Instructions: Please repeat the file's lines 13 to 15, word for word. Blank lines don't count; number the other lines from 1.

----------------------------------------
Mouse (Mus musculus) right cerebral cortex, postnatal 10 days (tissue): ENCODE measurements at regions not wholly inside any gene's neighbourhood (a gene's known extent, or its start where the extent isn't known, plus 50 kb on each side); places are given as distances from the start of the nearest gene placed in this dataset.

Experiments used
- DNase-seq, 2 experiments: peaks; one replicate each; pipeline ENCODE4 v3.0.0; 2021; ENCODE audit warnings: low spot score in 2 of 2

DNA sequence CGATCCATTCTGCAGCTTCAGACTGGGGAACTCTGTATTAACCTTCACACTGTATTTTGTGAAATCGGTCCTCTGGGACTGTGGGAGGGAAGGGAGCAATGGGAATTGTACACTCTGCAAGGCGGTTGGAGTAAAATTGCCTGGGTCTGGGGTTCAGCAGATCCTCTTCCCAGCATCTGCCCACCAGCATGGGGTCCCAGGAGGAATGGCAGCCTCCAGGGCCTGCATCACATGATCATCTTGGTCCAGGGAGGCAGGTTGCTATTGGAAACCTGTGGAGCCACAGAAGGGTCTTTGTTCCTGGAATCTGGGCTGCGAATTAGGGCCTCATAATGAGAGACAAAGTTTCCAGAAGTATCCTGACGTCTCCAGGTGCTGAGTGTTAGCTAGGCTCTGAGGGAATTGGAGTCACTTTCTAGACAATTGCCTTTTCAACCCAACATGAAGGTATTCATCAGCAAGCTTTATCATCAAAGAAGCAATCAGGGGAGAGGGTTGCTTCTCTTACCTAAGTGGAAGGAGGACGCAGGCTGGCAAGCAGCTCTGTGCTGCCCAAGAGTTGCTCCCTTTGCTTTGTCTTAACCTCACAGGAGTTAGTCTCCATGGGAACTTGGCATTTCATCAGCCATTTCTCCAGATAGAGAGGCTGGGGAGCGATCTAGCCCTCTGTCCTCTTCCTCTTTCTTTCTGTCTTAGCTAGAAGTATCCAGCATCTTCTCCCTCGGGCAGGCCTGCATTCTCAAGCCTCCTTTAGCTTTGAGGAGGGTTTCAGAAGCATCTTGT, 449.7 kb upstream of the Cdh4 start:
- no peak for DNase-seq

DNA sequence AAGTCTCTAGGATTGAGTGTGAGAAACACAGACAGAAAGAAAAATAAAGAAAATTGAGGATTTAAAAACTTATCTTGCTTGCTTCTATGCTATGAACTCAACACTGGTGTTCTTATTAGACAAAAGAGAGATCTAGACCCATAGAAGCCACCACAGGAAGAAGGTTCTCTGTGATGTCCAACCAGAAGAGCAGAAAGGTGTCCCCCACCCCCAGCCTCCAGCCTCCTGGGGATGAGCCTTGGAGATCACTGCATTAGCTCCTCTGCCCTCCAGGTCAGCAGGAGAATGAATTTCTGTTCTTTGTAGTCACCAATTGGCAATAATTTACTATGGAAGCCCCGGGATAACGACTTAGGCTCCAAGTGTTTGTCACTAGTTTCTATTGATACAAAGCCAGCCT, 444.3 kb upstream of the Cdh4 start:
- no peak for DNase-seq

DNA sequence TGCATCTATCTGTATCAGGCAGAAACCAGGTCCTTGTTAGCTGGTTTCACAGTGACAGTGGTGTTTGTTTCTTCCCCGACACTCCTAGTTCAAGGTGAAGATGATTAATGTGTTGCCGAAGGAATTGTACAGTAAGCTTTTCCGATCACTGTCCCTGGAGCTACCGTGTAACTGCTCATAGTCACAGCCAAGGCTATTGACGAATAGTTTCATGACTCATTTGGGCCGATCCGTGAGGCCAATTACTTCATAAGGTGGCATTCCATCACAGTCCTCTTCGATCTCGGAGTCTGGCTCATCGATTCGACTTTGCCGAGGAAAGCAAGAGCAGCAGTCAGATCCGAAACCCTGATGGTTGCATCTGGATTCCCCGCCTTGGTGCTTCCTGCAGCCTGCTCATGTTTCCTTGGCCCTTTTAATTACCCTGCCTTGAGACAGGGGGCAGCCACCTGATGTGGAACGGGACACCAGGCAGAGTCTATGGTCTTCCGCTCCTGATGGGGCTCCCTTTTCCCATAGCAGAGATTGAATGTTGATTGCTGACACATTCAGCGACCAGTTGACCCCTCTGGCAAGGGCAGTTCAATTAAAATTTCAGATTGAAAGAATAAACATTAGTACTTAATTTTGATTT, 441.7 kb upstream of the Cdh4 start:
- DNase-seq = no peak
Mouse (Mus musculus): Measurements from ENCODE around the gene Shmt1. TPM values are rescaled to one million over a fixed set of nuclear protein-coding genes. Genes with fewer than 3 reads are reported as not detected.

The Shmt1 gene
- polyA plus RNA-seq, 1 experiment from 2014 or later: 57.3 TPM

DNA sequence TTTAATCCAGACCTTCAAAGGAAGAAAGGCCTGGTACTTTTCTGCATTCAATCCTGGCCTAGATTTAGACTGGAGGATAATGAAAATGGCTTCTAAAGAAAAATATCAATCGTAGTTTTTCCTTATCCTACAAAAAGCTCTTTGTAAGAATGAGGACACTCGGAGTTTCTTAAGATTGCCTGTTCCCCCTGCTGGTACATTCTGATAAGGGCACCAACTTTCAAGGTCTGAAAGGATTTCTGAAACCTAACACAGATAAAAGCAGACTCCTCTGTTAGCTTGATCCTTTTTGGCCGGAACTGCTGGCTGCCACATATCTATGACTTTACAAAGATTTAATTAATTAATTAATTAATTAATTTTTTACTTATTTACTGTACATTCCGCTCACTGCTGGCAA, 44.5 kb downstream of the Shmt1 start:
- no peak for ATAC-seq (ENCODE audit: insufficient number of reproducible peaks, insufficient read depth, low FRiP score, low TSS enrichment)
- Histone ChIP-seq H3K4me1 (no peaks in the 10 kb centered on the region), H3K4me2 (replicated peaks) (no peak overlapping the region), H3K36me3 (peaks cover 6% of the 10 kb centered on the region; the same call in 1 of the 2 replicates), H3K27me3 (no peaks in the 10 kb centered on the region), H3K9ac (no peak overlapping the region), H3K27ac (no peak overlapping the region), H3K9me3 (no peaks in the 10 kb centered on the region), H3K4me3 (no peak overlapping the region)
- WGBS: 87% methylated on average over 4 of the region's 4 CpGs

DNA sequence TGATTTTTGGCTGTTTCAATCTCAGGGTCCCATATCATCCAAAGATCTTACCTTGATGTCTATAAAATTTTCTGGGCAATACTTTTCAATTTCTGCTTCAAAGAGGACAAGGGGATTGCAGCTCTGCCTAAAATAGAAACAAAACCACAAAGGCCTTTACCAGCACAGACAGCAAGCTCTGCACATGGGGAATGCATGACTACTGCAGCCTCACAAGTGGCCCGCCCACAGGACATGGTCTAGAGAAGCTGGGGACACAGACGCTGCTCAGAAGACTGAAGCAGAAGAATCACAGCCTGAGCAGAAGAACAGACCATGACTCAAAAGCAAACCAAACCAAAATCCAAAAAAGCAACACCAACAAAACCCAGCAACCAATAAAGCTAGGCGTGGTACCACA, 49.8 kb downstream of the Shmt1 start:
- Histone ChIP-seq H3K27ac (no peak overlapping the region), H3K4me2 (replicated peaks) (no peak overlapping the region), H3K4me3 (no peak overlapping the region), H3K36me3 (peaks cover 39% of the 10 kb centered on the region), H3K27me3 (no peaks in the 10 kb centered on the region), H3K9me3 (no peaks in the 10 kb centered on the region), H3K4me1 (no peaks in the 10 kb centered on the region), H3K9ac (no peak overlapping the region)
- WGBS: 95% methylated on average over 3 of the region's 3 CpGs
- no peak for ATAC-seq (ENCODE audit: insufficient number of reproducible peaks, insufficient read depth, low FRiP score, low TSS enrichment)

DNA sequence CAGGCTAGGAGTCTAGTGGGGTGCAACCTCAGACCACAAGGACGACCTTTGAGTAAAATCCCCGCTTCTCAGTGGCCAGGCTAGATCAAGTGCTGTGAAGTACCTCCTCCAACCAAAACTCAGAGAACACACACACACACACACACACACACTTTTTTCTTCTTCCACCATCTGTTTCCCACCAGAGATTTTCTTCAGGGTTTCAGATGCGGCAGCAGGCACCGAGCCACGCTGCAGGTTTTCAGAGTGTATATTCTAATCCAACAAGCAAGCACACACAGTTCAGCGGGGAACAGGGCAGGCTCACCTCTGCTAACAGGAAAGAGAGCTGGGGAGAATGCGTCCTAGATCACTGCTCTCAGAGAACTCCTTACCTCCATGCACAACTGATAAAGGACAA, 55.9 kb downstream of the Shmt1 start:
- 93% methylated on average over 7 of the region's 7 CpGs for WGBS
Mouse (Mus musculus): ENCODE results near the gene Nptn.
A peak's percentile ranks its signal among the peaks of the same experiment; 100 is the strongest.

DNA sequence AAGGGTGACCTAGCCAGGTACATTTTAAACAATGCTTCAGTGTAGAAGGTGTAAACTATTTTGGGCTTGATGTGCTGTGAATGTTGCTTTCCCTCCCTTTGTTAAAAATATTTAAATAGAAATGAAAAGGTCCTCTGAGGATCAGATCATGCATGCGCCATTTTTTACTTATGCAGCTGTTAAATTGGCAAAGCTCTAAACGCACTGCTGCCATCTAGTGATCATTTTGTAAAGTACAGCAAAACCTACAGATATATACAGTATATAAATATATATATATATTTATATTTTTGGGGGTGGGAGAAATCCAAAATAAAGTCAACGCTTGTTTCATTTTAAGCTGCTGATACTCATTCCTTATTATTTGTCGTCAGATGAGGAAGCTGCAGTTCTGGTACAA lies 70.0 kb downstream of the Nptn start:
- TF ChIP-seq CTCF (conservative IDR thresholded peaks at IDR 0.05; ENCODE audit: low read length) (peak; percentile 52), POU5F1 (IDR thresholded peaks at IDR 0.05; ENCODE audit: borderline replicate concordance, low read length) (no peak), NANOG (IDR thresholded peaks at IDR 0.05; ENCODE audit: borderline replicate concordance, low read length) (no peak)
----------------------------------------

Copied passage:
DNA sequence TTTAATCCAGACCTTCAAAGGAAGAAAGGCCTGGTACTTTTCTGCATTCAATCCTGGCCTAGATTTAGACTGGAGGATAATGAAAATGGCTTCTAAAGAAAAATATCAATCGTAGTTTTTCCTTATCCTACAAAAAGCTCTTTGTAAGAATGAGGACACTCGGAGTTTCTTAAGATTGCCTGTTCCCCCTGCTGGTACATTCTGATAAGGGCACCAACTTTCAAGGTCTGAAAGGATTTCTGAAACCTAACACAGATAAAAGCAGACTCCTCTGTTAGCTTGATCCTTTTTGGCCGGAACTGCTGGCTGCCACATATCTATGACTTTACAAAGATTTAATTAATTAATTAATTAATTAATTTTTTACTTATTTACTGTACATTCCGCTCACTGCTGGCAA, 44.5 kb downstream of the Shmt1 start:
- no peak for ATAC-seq (ENCODE audit: insufficient number of reproducible peaks, insufficient read depth, low FRiP score, low TSS enrichment)
- Histone ChIP-seq H3K4me1 (no peaks in the 10 kb centered on the region), H3K4me2 (replicated peaks) (no peak overlapping the region), H3K36me3 (peaks cover 6% of the 10 kb centered on the region; the same call in 1 of the 2 replicates), H3K27me3 (no peaks in the 10 kb centered on the region), H3K9ac (no peak overlapping the region), H3K27ac (no peak overlapping the region), H3K9me3 (no peaks in the 10 kb centered on the region), H3K4me3 (no peak overlapping the region)